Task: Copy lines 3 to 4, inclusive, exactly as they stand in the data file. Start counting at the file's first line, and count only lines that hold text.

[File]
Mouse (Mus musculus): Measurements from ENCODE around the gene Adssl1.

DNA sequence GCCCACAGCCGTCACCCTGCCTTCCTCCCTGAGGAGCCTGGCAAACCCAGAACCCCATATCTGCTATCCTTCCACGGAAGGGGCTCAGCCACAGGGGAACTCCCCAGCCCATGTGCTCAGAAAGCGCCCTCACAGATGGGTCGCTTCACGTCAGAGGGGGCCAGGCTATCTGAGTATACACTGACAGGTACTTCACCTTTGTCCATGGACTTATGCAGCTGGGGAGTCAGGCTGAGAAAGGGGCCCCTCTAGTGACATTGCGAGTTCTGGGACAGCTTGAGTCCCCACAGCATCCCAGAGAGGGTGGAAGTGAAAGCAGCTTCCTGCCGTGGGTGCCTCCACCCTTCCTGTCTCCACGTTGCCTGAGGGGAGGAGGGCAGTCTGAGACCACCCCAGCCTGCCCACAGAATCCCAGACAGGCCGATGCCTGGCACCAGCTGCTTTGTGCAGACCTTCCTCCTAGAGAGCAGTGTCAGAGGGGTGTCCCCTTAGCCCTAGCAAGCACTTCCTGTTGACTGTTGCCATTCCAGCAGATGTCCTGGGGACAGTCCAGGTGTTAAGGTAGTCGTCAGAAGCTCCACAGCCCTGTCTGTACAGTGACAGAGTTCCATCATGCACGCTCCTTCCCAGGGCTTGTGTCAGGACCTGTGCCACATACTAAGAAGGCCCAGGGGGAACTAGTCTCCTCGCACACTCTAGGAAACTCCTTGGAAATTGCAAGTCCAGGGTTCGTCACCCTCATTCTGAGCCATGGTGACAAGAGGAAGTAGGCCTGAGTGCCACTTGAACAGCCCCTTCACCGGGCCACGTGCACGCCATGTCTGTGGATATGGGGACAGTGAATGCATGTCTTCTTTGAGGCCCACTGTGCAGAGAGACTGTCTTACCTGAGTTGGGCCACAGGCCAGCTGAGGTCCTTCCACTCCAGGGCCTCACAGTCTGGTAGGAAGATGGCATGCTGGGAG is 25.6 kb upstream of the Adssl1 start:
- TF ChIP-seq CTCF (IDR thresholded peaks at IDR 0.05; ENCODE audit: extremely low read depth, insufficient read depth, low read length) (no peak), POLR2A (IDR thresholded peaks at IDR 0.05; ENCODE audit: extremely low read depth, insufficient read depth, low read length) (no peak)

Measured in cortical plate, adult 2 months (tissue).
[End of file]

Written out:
- TF ChIP-seq CTCF (IDR thresholded peaks at IDR 0.05; ENCODE audit: extremely low read depth, insufficient read depth, low read length) (no peak), POLR2A (IDR thresholded peaks at IDR 0.05; ENCODE audit: extremely low read depth, insufficient read depth, low read length) (no peak)

Measured in cortical plate, adult 2 months (tissue).